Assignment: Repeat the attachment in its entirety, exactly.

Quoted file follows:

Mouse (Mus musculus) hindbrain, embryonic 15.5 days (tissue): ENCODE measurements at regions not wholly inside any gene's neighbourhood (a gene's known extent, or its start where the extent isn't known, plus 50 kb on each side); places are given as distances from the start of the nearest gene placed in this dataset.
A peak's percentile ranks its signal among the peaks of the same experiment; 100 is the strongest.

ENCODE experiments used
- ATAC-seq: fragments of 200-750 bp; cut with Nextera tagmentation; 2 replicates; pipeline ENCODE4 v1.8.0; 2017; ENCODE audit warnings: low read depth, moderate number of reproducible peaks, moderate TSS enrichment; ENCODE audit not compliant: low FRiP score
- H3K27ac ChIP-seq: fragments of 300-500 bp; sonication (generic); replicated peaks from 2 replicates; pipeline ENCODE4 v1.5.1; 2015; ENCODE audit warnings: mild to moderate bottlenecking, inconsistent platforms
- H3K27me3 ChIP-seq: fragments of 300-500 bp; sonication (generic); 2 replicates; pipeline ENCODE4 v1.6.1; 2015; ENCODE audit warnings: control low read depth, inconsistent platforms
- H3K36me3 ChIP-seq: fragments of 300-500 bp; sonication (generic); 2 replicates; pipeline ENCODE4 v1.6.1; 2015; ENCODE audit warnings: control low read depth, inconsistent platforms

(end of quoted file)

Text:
Mouse (Mus musculus) hindbrain, embryonic 15.5 days (tissue): ENCODE measurements at regions not wholly inside any gene's neighbourhood (a gene's known extent, or its start where the extent isn't known, plus 50 kb on each side); places are given as distances from the start of the nearest gene placed in this dataset.
A peak's percentile ranks its signal among the peaks of the same experiment; 100 is the strongest.

ENCODE experiments used
- ATAC-seq: fragments of 200-750 bp; cut with Nextera tagmentation; 2 replicates; pipeline ENCODE4 v1.8.0; 2017; ENCODE audit warnings: low read depth, moderate number of reproducible peaks, moderate TSS enrichment; ENCODE audit not compliant: low FRiP score
- H3K27ac ChIP-seq: fragments of 300-500 bp; sonication (generic); replicated peaks from 2 replicates; pipeline ENCODE4 v1.5.1; 2015; ENCODE audit warnings: mild to moderate bottlenecking, inconsistent platforms
- H3K27me3 ChIP-seq: fragments of 300-500 bp; sonication (generic); 2 replicates; pipeline ENCODE4 v1.6.1; 2015; ENCODE audit warnings: control low read depth, inconsistent platforms
- H3K36me3 ChIP-seq: fragments of 300-500 bp; sonication (generic); 2 replicates; pipeline ENCODE4 v1.6.1; 2015; ENCODE audit warnings: control low read depth, inconsistent platforms